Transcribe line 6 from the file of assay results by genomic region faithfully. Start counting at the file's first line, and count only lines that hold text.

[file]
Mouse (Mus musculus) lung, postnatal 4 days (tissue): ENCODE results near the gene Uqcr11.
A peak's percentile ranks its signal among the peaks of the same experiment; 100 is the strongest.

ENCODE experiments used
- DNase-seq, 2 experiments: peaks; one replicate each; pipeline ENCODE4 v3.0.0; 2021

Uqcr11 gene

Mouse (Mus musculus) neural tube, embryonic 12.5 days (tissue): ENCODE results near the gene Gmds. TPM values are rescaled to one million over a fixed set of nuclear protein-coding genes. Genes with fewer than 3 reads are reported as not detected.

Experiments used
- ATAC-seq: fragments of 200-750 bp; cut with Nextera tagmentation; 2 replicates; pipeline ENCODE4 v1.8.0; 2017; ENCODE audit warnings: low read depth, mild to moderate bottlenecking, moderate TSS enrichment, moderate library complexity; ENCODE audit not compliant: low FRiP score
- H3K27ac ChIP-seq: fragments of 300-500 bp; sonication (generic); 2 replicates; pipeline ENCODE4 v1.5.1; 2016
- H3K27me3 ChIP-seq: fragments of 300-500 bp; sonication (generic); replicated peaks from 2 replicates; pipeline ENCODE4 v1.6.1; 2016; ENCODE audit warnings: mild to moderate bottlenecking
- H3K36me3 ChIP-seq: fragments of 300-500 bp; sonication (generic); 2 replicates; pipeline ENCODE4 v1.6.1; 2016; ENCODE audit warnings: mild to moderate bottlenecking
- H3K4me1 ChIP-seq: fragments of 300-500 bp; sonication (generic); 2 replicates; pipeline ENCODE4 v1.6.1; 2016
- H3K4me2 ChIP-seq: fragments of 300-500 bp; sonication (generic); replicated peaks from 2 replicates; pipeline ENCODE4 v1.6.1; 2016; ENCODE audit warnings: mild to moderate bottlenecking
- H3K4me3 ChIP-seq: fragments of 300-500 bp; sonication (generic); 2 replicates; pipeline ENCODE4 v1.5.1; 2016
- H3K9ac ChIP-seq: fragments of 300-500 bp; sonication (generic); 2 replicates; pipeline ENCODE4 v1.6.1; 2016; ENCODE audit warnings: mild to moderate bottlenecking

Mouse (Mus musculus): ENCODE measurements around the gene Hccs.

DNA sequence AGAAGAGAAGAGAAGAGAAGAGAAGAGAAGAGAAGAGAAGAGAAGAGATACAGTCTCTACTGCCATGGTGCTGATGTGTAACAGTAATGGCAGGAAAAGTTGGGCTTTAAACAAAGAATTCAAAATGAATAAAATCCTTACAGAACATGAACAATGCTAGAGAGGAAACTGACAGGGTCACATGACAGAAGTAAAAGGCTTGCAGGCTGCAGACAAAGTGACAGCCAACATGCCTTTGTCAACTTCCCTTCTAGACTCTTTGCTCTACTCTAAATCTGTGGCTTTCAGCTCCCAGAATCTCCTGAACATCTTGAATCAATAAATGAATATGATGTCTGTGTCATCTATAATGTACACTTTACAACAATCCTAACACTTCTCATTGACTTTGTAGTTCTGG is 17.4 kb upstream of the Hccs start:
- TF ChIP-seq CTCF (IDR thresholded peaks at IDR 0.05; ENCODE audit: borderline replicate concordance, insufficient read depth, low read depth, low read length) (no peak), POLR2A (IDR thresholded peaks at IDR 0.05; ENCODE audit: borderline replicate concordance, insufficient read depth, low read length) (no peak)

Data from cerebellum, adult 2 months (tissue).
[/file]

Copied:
Mouse (Mus musculus) neural tube, embryonic 12.5 days (tissue): ENCODE results near the gene Gmds. TPM values are rescaled to one million over a fixed set of nuclear protein-coding genes. Genes with fewer than 3 reads are reported as not detected.